Articles

AN EXCEPTIONAL DEER HEAD BOTTLE

 

Among the rarest of all ancient North American Indian earthenware pottery vessels are the head effigies from the human and animal world.  The favored head forms, beginning with possibly the largest quantity produced, seem to be humans, raccoons/opossums, bears and lastly ruminants such as this exceptional deer head bottle.

 

Animal/human head effigy vessels were primarily made in the territory known as the Lower Mississippi River Valley.  They were normally fabricated by the ancient people we call Mississippians during the AD 1400-1700 time period and by the Quapaw natives during the AD 1600-1800 era.  These vessels were usually made in the jar form rather than the bowl or bottle shapes and were made in polished grey ceramics as well as being finished in monochrome or polychrome colors. Most of these rare pottery configurations are realistic to the being – thus the human effigy vessels heads look like humans, the bear heads are easily recognized as that animal and so on and so forth.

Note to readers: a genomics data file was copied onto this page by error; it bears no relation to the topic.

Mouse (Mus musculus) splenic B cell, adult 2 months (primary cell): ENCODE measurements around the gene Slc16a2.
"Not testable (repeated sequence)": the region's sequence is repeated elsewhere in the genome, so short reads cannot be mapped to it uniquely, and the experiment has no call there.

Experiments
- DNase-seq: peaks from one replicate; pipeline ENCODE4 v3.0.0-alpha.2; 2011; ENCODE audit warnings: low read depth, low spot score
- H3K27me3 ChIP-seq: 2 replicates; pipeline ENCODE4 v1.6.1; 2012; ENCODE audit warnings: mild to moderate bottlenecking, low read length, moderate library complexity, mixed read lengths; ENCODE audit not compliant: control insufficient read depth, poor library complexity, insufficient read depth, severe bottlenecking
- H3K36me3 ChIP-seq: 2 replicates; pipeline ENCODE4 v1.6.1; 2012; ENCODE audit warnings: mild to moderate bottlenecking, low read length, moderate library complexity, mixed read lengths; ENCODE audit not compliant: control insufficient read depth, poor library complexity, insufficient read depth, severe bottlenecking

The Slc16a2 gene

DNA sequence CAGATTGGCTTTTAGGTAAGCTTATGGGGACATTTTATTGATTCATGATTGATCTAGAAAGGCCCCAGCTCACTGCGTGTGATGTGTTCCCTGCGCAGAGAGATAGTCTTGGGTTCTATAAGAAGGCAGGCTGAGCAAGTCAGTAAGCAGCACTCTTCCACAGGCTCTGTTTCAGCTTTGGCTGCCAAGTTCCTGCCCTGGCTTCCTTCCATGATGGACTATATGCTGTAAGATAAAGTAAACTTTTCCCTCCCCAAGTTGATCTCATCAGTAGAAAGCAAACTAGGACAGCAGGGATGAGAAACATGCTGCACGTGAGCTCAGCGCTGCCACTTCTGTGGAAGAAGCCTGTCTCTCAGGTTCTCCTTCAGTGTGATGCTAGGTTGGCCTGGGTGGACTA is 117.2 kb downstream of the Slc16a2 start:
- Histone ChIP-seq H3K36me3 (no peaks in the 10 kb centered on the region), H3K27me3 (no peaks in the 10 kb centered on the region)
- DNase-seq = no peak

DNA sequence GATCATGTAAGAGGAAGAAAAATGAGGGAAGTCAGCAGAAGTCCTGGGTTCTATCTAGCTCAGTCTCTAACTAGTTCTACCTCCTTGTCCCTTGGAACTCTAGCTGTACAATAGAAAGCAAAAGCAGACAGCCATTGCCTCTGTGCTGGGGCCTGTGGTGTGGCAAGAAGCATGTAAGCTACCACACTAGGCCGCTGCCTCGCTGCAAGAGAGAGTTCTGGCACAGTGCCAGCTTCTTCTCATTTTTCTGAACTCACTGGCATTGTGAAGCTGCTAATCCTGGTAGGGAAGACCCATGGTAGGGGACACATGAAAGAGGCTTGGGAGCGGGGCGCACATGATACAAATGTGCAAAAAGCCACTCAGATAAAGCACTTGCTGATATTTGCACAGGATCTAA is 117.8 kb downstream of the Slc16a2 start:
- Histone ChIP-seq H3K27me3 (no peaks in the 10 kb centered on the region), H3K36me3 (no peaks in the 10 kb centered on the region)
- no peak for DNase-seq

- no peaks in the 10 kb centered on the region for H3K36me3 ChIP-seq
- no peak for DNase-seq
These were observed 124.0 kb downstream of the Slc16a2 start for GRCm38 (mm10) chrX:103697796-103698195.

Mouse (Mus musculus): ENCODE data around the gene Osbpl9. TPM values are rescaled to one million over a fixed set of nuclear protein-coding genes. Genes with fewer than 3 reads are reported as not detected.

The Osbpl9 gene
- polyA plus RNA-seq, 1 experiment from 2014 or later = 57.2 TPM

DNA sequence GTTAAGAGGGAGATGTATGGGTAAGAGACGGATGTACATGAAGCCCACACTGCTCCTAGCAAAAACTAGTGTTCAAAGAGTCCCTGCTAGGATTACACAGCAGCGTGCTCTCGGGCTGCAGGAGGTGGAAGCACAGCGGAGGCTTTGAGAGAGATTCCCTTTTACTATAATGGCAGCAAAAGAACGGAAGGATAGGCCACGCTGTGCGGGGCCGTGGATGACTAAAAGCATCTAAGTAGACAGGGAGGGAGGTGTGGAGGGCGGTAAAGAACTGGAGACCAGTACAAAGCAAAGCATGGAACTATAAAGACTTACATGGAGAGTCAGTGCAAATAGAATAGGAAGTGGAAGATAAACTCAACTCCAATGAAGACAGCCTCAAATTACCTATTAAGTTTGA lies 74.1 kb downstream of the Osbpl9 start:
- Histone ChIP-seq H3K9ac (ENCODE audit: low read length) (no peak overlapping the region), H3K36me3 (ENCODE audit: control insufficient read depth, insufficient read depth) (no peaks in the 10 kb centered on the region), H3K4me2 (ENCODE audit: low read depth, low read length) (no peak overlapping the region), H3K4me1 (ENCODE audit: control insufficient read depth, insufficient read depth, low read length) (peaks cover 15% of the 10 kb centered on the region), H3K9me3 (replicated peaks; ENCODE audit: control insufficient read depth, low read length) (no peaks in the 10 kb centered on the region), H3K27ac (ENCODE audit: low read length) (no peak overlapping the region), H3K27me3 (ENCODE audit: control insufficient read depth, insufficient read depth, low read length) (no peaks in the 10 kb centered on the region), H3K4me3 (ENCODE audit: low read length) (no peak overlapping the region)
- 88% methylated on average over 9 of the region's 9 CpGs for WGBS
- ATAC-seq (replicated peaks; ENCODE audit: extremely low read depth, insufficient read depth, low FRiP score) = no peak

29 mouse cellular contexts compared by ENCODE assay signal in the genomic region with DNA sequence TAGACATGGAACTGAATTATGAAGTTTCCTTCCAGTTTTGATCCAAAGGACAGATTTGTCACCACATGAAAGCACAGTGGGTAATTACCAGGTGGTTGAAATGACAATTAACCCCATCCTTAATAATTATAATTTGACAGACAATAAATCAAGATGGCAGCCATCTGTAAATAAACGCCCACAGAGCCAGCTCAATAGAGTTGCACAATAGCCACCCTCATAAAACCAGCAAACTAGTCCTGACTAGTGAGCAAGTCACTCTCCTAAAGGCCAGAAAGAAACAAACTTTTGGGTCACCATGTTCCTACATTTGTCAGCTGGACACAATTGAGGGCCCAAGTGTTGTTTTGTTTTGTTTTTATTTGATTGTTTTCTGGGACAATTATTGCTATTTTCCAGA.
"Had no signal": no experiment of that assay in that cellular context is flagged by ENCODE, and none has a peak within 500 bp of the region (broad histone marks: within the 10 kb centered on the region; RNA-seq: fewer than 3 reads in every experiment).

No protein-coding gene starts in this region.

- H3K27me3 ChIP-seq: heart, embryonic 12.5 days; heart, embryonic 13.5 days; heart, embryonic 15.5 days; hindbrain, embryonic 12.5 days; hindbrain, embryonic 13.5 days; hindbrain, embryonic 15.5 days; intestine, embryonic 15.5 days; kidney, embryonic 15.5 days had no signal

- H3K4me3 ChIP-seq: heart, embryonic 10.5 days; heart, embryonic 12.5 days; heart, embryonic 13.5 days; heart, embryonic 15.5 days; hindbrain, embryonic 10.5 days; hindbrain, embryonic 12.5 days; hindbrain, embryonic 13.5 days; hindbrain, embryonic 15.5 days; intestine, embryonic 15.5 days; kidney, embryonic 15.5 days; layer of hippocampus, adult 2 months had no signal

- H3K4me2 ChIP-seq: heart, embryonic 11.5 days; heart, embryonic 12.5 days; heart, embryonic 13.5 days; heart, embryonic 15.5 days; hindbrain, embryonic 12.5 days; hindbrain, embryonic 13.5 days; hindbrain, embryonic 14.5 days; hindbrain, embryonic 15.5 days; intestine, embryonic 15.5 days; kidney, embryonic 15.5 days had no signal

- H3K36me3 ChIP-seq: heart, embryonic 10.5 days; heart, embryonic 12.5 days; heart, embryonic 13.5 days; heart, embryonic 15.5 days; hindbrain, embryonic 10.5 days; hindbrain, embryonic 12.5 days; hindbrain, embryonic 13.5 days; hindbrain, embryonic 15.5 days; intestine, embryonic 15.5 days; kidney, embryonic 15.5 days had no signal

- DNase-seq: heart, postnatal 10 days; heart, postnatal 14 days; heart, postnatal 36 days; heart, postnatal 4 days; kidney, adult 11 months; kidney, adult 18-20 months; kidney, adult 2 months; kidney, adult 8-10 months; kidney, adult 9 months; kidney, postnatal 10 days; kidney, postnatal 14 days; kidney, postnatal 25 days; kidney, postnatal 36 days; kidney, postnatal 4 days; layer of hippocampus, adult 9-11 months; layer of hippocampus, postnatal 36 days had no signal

This very rare deer head bottle, which is just slightly over five inches tall by seven and one-quarter inches from the tip of the snout to the back of the head, was found in Lee County, Arkansas near the Mississippi River.  Lee County is a locale that was inhabited by both the Mississippian Indians and later the Quapaw natives, which makes it more difficult to determine just who made individual vessels and exactly when they were made.  Of all the animal/human head effigies, the deer heads are among the rarest with possibly fewer than one hundred known to exist and the number may very well be considerably lower than that.  That in itself is quite strange considering the population of the white tail deer is considered to have been around sixty million just before the invasion of the Europeans in AD 1500 and was most likely the number one meat source to the natives. This vessel was probably made by a Quapaw potter because the finish is a red iron ore (hematite) clay slip, called Avenue Polychrome, over buff colored ceramics and also because the soft ceramics and light weight, both of which are indicative of Quapaw vessels. The well modeled ears, eyes and interior mouth were probably once coated with black paint that would have been made from a plant or carbon based matter versus the mineral based red paint.  This black paint or slip, which is also indicative of the Quapaw natives, was not stable and on many Quapaw vessels that once had the finish, it has now faded and vanished or almost vanished as is the case with this vessel.  There are faint traces of the original black slip in this ruminant’s ears and since the mouth and eyes are the same buff color as the ears, a good guess is they were also coated with the black slip a few hundred years ago.  If indeed it was made by a Quapaw ceramist, it would be considered rarer than if were made by a Mississippian artisan simply because the Quapaw people were in the region for a shorter period of time and there was fewer of them.  Of the maybe a hundred or fewer deer head effigy vessels known to exist, only a much smaller number are in the bottle form which makes this vessel even less common.  And then there is the tongue. The tongue hanging out from the side of the mouth of a head vessel is theorized to indicate a dead animal and very few pots with the exposed tongue are in existence.  That makes this liquid container even rarer and when combined with it being a bottle means that there are probably very small number (ten? twenty?) of the type known in museums and private collections.